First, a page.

Perhaps indicative of its stature in the grand scheme of things, Mario Party: Star Rush was initially revealed by a throwaway line in a press release at the end of E3 2016's first day. A series more readily associated with home consoles, Star Rush is the second entry in the IP to arrive on 3DS. That may suggest it's a quick cash-in sequel, but it actually feels rather like a test for the more free-wheeling and competitive aspects of the series that have been somewhat lost in recent times, even if the usual last chance bonuses ensure that no-one's ever truly out of the game.
The key change in Star Rush, across all of its varied modes, is that you're no longer sharing a vehicle or moves with your rivals; that alone will likely get fist pumps from followers of the series. There's now freedom and strategy in independent movement, while a common approach across the modes is that players are constantly participating. Dice rolls and movement happen for everyone at the same time, so there's no more waiting around twiddling thumbs. Right from the off, then, it's evident that consistent complaints from fans have been heeded.
Before we get into a breakdown of the modes, there's another key feature that is worth highlighting. While all modes can be played solo and against CPU opponents, Nintendo has acted to ensure that the portable aspect of the release doesn't necessarily hinder local multiplayer, which is vital for any Mario Party game. A 'Guest' download will be free on the eShop and is essentially the whole game minus the vast bulk of single player content. As long as one player owns a full copy and hosts a room, three other 3DS owners can jump in with the free Guest download and have immediate access to the multiplayer experience in that session.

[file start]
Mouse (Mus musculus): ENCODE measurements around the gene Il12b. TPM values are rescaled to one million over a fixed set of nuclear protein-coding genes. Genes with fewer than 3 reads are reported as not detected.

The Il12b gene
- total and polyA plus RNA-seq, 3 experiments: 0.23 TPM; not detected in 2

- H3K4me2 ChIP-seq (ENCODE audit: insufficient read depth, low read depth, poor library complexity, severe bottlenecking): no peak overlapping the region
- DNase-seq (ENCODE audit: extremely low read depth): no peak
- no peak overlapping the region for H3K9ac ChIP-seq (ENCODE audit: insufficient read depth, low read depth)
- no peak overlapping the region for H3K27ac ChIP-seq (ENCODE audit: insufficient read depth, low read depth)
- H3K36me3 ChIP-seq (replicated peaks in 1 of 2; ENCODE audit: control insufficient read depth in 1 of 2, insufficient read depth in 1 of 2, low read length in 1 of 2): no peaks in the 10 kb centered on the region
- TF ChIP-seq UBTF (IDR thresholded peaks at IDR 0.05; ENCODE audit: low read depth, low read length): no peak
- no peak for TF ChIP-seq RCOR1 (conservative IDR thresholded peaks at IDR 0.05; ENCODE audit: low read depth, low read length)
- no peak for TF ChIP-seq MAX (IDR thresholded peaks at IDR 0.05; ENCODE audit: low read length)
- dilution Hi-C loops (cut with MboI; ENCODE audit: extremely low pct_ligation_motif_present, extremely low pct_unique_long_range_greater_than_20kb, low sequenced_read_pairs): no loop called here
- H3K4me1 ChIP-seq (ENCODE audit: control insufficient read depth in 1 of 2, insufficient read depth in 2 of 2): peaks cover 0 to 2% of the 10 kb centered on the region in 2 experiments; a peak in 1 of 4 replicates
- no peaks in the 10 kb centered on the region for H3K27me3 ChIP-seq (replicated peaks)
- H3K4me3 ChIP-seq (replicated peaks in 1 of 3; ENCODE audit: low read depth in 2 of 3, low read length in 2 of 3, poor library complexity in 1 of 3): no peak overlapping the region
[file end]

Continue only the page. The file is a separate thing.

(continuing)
This is a key feature - and deceptively simple in its implementation - and it minimises a common issue with portable Mario Party games: namely that it's less intuitive to play with others, which is the most fun way to experience these games. While it doesn't replace the shared madness of TV play, nudging and smack-talking friends that are on their own 3DS is still a lot of fun. Performance is flawless using the Guest downloads too, with no lag in our tests, even to the point that the music between units was perfectly synchronised. Oddly there's still a Download Play option, which will have the usual load times and limitations, but the Guest download ensures that families or groups of friends with four 2DS / 3DS units handy will only need one copy of the game to get stuck into the multiplayer modes.